13.2: The Equilibrium Constant
 Page ID
 49515
The constancy of the ratio of the equilibrium concentration of one isomer to the concentration of the other at a given temperature is characteristic of all gaseous equilibria between isomers, i.e.,of all reactions of the general type
\[\text{A}\text{ }({g})\rightleftharpoons \text{B}\text{ }({g})\label{1}\]
The constant ratio of concentrations is called the equilibrium constant and is given the symbol \(K_c\). For reactions of the type given by Equation \(\ref{1}\) the equilibrium constant is thus described by the equation
\[K_{c}=\frac{[\text{ B }]}{[\text{ A }]}\label{2}\]
where, by convention, the concentration of the product B appears in the numerator of the ratio. If, for some reason, we wish to look at this reaction in reverse,
\[\text{B}\text{ }({g})\rightleftharpoons \text{A}\text{ }({g})\]
then the equilibrium constant is denoted as the reciprocal of the constant given in Equation \(\ref{2}\).
\[K_{c}=\frac{[\text{ A }]}{[\text{ B }]}\]
In general the equilibrium constant \(K_c\) varies with temperature and also differs based on the substances involved. Examples illustrating this behavior are given in Table \(\PageIndex{1}\) where the experimentally determined equilibrium constants for various cistrans isomerization equilibria are recorded at various temperatures. Note that the equilibrium changes as the temperature and the composition of the molecule changes.
TABLE \(\PageIndex{1}\) The Equilibrium Constant K_{c} for some CisTrans Interconversions.
When we turn our attention to more complex equilibrium reactions, we find that the relationship between the concentrations of the various species is no longer a simple ratio. A good demonstration of this fact is provided by the dissociation of dinitrogen tetroxide, N_{2}O_{4}. This compound is a colorless gas, but even at room temperature it dissociates partly into a vivid redbrown gas, NO_{2}, according to the equation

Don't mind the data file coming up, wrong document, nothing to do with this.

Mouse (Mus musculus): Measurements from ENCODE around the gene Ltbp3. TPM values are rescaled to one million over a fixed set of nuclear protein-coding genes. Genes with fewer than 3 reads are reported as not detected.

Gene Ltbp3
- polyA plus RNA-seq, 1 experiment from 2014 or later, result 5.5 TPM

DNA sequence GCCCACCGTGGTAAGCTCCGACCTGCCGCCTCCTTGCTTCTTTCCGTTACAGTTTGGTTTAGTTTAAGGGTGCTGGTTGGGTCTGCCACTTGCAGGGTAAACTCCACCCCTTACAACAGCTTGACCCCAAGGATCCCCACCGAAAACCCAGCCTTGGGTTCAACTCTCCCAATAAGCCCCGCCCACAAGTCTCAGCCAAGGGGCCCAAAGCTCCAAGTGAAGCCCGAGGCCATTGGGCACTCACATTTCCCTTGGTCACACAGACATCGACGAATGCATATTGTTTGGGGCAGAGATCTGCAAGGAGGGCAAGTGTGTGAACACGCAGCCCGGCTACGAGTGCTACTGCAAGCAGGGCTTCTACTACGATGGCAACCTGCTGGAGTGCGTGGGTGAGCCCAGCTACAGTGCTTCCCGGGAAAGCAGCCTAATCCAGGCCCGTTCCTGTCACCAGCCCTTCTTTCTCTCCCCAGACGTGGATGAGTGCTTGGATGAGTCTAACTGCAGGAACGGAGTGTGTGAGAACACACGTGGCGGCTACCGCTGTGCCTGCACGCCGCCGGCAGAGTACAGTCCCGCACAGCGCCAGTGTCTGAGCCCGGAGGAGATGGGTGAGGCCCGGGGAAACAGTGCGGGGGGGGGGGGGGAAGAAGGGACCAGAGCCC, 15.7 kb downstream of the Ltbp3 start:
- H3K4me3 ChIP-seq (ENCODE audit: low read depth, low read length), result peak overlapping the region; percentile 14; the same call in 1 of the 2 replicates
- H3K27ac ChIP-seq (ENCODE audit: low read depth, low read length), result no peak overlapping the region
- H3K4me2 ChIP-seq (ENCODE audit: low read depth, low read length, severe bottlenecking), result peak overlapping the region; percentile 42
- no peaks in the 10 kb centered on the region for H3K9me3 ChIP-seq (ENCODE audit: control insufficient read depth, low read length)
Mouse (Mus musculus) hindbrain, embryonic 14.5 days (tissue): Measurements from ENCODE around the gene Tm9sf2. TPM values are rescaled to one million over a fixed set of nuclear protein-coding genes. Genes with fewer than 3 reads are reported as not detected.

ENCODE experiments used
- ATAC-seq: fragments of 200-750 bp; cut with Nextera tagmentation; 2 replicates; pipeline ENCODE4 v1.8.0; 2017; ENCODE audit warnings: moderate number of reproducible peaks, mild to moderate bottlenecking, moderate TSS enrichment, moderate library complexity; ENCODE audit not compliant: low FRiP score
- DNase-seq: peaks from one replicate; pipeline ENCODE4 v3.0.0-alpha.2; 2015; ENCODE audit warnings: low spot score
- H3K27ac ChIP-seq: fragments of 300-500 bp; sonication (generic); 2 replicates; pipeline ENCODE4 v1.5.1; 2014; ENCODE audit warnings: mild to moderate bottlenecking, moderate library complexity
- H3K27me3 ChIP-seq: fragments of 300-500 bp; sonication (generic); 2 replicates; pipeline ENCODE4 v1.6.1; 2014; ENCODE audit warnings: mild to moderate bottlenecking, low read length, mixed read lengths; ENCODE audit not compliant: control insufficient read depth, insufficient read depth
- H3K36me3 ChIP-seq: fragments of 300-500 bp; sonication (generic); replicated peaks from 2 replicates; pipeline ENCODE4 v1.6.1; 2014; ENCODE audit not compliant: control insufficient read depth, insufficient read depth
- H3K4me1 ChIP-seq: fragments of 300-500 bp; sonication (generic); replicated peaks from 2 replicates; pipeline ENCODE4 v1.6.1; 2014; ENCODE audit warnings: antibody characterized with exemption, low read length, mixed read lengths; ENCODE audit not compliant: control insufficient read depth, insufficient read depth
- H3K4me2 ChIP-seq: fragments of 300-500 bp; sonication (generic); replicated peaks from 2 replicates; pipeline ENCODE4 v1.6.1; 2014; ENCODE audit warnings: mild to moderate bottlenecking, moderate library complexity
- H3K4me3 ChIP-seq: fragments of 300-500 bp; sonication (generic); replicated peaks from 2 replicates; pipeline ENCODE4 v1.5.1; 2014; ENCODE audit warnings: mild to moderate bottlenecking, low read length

\[\text{N}_{2}\text{O}_{4}\text{ }({g})\rightleftharpoons \text{2NO}_{2} \text{ }({g})\label{5}\]
If 1 mol N_{2}O_{4} contained in a flask of volume 1 L is heated to 407.2 K, exactly onehalf of it dissociates into NO_{2}. If the volume is now increased, the ratio of [NO_{2}] to [N_{2}O_{4}] does not remain constant but increases as more dissociates. As shown in Table \(\PageIndex{2}\) , if we increase the volume still further, even more dissociation occurs. By the time we have increased the volume to 10 L, the fraction of N_{2}O_{4} molecules dissociated has increased to 0.854 (i.e., to 85.4 percent).
Obviously the situation is now not quite so straightforward as in the previous example. Nevertheless there is a simple relationship between the equilibrium concentrations of the reactant and product in this case too. We find that it is the quantity
\[\frac{[\text{ NO}_{2}]^{2}}{[\text{ N}_{2}\text{O}_{4}]}\]
rather than the simple ratio of concentrations, which is now constant. Accordingly we also call this quantity an equilibrium constant and give it the symbol K_{c}. Thus K_{c} for Equation \(\ref{5}\) is given by the relationship
\[K_{c}=\frac{[\text{ NO}_{2}]^{2}}{[\text{ N}_{2}\text{O}_{4}]}\]
where again by convention the product appears in the numerator. It is easy to check that K_{c} actually is a constant quantity with the value 2.00 mol/L from the data given in Table \(\PageIndex{2}\) . Thus if we take the result from line d, we find that when 1 mol N_{2}O_{4} is placed in a 10 L flask at 407 K, 0.854 mol dissociate.
Amount of N_{2}O_{4} Added mol 
Volume of Flask L 
Fraction N_{2}O_{4} Dissociated 
Amount N_{2}O_{4} at Equilibrium mol 
Amount NO_{2} at Equilibrium mol 
Concentration N_{2}O_{4} at Equilibrium mol/L 
Concentration NO_{2} at Equilibrium mol/L 
Equilibrium Constant K_{c} mol/L 


a  1  1  0.500  0.500  1.000  0.500  1.000  2.000 
b  1  2  0.618  0.382  1.236  0.191  0.618  2.000 
c  1  5  0.766  0.234  1.532  0.0468  0.3064  2.006 
d  1  10  0.854  0.146  1.708  0.0146  0.1708  1.998